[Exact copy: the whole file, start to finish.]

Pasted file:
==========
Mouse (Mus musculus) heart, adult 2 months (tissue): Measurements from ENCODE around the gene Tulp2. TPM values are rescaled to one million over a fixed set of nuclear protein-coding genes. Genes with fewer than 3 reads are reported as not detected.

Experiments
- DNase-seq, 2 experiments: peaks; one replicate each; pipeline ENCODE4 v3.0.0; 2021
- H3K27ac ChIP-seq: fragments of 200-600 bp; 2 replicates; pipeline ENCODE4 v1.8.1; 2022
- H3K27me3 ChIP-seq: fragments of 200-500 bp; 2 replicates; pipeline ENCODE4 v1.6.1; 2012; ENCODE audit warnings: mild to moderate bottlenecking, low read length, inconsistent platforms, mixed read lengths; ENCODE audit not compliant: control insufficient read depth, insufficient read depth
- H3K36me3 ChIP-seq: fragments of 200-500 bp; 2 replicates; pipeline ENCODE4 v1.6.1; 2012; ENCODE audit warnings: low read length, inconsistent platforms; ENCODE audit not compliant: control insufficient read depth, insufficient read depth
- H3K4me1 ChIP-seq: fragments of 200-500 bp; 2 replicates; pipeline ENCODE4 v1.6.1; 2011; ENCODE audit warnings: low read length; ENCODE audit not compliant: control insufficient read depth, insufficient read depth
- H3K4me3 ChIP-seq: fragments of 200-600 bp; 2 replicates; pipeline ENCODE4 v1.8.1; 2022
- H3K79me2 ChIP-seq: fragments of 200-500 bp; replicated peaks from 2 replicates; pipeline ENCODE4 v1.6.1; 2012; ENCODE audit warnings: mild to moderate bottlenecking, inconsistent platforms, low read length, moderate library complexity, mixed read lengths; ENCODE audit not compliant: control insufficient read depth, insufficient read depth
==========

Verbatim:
Mouse (Mus musculus) heart, adult 2 months (tissue): Measurements from ENCODE around the gene Tulp2. TPM values are rescaled to one million over a fixed set of nuclear protein-coding genes. Genes with fewer than 3 reads are reported as not detected.

Experiments
- DNase-seq, 2 experiments: peaks; one replicate each; pipeline ENCODE4 v3.0.0; 2021
- H3K27ac ChIP-seq: fragments of 200-600 bp; 2 replicates; pipeline ENCODE4 v1.8.1; 2022
- H3K27me3 ChIP-seq: fragments of 200-500 bp; 2 replicates; pipeline ENCODE4 v1.6.1; 2012; ENCODE audit warnings: mild to moderate bottlenecking, low read length, inconsistent platforms, mixed read lengths; ENCODE audit not compliant: control insufficient read depth, insufficient read depth
- H3K36me3 ChIP-seq: fragments of 200-500 bp; 2 replicates; pipeline ENCODE4 v1.6.1; 2012; ENCODE audit warnings: low read length, inconsistent platforms; ENCODE audit not compliant: control insufficient read depth, insufficient read depth
- H3K4me1 ChIP-seq: fragments of 200-500 bp; 2 replicates; pipeline ENCODE4 v1.6.1; 2011; ENCODE audit warnings: low read length; ENCODE audit not compliant: control insufficient read depth, insufficient read depth
- H3K4me3 ChIP-seq: fragments of 200-600 bp; 2 replicates; pipeline ENCODE4 v1.8.1; 2022
- H3K79me2 ChIP-seq: fragments of 200-500 bp; replicated peaks from 2 replicates; pipeline ENCODE4 v1.6.1; 2012; ENCODE audit warnings: mild to moderate bottlenecking, inconsistent platforms, low read length, moderate library complexity, mixed read lengths; ENCODE audit not compliant: control insufficient read depth, insufficient read depth